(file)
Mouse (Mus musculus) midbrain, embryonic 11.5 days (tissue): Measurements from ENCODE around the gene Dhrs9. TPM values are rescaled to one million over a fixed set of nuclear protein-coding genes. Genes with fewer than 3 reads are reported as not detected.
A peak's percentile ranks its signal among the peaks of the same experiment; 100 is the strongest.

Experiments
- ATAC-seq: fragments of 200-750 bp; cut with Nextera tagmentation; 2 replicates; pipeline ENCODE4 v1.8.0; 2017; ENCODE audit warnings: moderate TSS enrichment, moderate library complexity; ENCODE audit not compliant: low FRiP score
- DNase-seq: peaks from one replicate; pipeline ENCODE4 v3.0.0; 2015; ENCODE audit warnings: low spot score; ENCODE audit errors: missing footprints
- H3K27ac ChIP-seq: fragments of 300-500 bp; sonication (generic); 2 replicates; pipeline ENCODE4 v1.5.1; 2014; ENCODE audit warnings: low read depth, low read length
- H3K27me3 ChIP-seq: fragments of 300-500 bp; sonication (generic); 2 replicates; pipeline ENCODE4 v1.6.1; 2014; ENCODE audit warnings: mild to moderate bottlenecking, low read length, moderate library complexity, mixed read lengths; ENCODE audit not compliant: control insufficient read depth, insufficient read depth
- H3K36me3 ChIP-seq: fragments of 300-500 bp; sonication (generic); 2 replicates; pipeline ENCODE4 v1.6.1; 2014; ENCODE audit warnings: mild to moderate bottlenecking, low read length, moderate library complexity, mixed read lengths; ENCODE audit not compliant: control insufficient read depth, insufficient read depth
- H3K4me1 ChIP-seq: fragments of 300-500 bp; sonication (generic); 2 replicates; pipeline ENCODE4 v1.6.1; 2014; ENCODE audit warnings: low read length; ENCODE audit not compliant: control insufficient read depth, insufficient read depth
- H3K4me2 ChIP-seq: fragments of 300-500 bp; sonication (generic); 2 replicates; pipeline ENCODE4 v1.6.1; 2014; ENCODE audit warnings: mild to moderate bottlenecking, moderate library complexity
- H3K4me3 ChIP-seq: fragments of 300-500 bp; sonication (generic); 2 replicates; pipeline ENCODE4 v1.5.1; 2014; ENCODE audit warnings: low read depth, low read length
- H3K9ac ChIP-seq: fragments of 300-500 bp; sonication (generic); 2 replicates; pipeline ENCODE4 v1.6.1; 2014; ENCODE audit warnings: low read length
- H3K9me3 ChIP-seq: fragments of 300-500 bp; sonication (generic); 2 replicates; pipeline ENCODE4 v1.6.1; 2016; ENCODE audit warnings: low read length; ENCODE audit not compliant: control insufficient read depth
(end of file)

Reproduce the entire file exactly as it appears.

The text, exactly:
Mouse (Mus musculus) midbrain, embryonic 11.5 days (tissue): Measurements from ENCODE around the gene Dhrs9. TPM values are rescaled to one million over a fixed set of nuclear protein-coding genes. Genes with fewer than 3 reads are reported as not detected.
A peak's percentile ranks its signal among the peaks of the same experiment; 100 is the strongest.

Experiments
- ATAC-seq: fragments of 200-750 bp; cut with Nextera tagmentation; 2 replicates; pipeline ENCODE4 v1.8.0; 2017; ENCODE audit warnings: moderate TSS enrichment, moderate library complexity; ENCODE audit not compliant: low FRiP score
- DNase-seq: peaks from one replicate; pipeline ENCODE4 v3.0.0; 2015; ENCODE audit warnings: low spot score; ENCODE audit errors: missing footprints
- H3K27ac ChIP-seq: fragments of 300-500 bp; sonication (generic); 2 replicates; pipeline ENCODE4 v1.5.1; 2014; ENCODE audit warnings: low read depth, low read length
- H3K27me3 ChIP-seq: fragments of 300-500 bp; sonication (generic); 2 replicates; pipeline ENCODE4 v1.6.1; 2014; ENCODE audit warnings: mild to moderate bottlenecking, low read length, moderate library complexity, mixed read lengths; ENCODE audit not compliant: control insufficient read depth, insufficient read depth
- H3K36me3 ChIP-seq: fragments of 300-500 bp; sonication (generic); 2 replicates; pipeline ENCODE4 v1.6.1; 2014; ENCODE audit warnings: mild to moderate bottlenecking, low read length, moderate library complexity, mixed read lengths; ENCODE audit not compliant: control insufficient read depth, insufficient read depth
- H3K4me1 ChIP-seq: fragments of 300-500 bp; sonication (generic); 2 replicates; pipeline ENCODE4 v1.6.1; 2014; ENCODE audit warnings: low read length; ENCODE audit not compliant: control insufficient read depth, insufficient read depth
- H3K4me2 ChIP-seq: fragments of 300-500 bp; sonication (generic); 2 replicates; pipeline ENCODE4 v1.6.1; 2014; ENCODE audit warnings: mild to moderate bottlenecking, moderate library complexity
- H3K4me3 ChIP-seq: fragments of 300-500 bp; sonication (generic); 2 replicates; pipeline ENCODE4 v1.5.1; 2014; ENCODE audit warnings: low read depth, low read length
- H3K9ac ChIP-seq: fragments of 300-500 bp; sonication (generic); 2 replicates; pipeline ENCODE4 v1.6.1; 2014; ENCODE audit warnings: low read length
- H3K9me3 ChIP-seq: fragments of 300-500 bp; sonication (generic); 2 replicates; pipeline ENCODE4 v1.6.1; 2016; ENCODE audit warnings: low read length; ENCODE audit not compliant: control insufficient read depth